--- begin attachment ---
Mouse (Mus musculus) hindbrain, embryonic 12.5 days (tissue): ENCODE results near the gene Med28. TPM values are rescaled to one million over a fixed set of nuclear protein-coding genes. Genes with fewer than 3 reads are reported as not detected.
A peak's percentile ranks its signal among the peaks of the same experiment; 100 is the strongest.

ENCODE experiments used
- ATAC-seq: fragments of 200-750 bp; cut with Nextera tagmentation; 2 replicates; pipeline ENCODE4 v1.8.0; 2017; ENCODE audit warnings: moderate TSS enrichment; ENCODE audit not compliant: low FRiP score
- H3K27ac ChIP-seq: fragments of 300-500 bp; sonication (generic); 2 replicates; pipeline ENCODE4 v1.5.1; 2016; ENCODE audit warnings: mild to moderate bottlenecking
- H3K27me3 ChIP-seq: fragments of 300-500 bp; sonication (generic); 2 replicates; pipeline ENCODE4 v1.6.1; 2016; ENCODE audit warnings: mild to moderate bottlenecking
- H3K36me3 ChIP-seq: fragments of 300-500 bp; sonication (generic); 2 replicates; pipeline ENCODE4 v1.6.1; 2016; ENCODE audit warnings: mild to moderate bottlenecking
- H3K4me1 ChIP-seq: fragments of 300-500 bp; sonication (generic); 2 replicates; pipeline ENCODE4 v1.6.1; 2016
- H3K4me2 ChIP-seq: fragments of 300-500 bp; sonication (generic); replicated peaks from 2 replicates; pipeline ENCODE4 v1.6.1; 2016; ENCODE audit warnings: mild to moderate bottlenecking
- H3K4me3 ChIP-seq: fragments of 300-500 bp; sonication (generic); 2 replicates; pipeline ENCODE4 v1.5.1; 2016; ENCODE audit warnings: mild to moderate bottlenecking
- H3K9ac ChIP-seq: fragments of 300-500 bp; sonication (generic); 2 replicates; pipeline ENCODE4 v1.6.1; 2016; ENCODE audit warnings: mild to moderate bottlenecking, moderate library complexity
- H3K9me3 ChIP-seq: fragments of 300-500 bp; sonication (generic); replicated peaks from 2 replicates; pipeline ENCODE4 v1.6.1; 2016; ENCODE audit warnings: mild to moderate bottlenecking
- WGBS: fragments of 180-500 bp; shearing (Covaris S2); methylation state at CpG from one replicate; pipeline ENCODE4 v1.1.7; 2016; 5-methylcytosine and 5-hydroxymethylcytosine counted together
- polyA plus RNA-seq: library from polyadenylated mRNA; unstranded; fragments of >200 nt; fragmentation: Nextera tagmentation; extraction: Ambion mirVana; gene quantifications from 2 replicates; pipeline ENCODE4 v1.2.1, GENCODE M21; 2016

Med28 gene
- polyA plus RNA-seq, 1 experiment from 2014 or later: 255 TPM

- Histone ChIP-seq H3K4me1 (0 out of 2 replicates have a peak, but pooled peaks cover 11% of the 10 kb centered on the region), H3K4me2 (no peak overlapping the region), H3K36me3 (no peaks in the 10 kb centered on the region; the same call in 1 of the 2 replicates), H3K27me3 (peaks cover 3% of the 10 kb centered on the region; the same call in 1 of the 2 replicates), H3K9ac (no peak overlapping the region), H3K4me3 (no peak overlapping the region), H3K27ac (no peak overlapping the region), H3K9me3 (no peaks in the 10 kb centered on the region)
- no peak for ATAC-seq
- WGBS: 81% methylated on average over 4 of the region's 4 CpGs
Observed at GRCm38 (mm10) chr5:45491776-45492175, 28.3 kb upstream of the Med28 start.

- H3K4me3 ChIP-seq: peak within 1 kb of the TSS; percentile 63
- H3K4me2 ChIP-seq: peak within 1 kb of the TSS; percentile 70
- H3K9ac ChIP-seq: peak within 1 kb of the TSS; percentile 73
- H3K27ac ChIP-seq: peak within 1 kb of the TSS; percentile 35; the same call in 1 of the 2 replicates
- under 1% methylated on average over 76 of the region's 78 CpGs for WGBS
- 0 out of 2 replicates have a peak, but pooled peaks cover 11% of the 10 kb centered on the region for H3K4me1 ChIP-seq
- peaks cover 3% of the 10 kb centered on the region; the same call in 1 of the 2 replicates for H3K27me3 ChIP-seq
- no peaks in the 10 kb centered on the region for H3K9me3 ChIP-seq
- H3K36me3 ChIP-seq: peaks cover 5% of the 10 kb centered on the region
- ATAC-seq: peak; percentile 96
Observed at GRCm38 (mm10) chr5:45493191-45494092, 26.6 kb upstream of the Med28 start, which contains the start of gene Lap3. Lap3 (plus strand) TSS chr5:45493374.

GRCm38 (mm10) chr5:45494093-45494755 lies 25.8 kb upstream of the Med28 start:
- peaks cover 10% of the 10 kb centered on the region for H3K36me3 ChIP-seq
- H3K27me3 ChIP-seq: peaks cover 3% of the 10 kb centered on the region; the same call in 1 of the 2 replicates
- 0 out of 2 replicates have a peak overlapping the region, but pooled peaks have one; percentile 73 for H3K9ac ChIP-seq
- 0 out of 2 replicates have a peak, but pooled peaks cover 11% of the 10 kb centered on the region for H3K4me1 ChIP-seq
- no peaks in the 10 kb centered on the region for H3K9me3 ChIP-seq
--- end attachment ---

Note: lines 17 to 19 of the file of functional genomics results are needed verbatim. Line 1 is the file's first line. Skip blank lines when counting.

- Histone ChIP-seq H3K4me1 (0 out of 2 replicates have a peak, but pooled peaks cover 11% of the 10 kb centered on the region), H3K4me2 (no peak overlapping the region), H3K36me3 (no peaks in the 10 kb centered on the region; the same call in 1 of the 2 replicates), H3K27me3 (peaks cover 3% of the 10 kb centered on the region; the same call in 1 of the 2 replicates), H3K9ac (no peak overlapping the region), H3K4me3 (no peak overlapping the region), H3K27ac (no peak overlapping the region), H3K9me3 (no peaks in the 10 kb centered on the region)
- no peak for ATAC-seq
- WGBS: 81% methylated on average over 4 of the region's 4 CpGs